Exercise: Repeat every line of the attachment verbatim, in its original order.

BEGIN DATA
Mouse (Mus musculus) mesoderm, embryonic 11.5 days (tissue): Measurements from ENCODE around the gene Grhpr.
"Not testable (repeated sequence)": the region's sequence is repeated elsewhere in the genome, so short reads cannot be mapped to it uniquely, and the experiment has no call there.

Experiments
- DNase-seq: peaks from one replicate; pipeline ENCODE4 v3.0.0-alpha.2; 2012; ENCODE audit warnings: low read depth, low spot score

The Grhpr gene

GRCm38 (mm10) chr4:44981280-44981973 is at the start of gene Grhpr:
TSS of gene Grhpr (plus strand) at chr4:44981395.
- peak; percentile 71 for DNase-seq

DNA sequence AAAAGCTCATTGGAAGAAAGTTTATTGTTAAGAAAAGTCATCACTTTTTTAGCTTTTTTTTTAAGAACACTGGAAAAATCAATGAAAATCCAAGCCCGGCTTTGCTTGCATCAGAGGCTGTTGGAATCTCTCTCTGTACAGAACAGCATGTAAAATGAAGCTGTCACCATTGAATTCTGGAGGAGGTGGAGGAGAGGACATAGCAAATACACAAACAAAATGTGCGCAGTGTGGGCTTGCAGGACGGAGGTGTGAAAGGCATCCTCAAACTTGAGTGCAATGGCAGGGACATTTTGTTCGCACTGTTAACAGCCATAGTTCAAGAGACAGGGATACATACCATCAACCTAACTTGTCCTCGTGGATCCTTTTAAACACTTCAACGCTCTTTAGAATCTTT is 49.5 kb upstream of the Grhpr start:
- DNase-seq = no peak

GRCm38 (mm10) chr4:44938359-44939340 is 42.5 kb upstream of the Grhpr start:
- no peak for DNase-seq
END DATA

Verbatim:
Mouse (Mus musculus) mesoderm, embryonic 11.5 days (tissue): Measurements from ENCODE around the gene Grhpr.
"Not testable (repeated sequence)": the region's sequence is repeated elsewhere in the genome, so short reads cannot be mapped to it uniquely, and the experiment has no call there.

Experiments
- DNase-seq: peaks from one replicate; pipeline ENCODE4 v3.0.0-alpha.2; 2012; ENCODE audit warnings: low read depth, low spot score

The Grhpr gene

GRCm38 (mm10) chr4:44981280-44981973 is at the start of gene Grhpr:
TSS of gene Grhpr (plus strand) at chr4:44981395.
- peak; percentile 71 for DNase-seq

DNA sequence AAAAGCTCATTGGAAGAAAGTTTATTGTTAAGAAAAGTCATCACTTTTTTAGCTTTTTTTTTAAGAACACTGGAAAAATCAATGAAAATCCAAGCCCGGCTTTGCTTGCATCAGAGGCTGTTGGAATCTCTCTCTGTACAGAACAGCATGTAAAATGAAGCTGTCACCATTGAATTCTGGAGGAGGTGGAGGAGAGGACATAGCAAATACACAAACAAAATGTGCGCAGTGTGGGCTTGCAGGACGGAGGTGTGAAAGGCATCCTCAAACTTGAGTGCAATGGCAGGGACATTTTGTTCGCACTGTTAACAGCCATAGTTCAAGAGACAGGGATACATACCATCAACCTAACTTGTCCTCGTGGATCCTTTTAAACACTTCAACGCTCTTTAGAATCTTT is 49.5 kb upstream of the Grhpr start:
- DNase-seq = no peak

GRCm38 (mm10) chr4:44938359-44939340 is 42.5 kb upstream of the Grhpr start:
- no peak for DNase-seq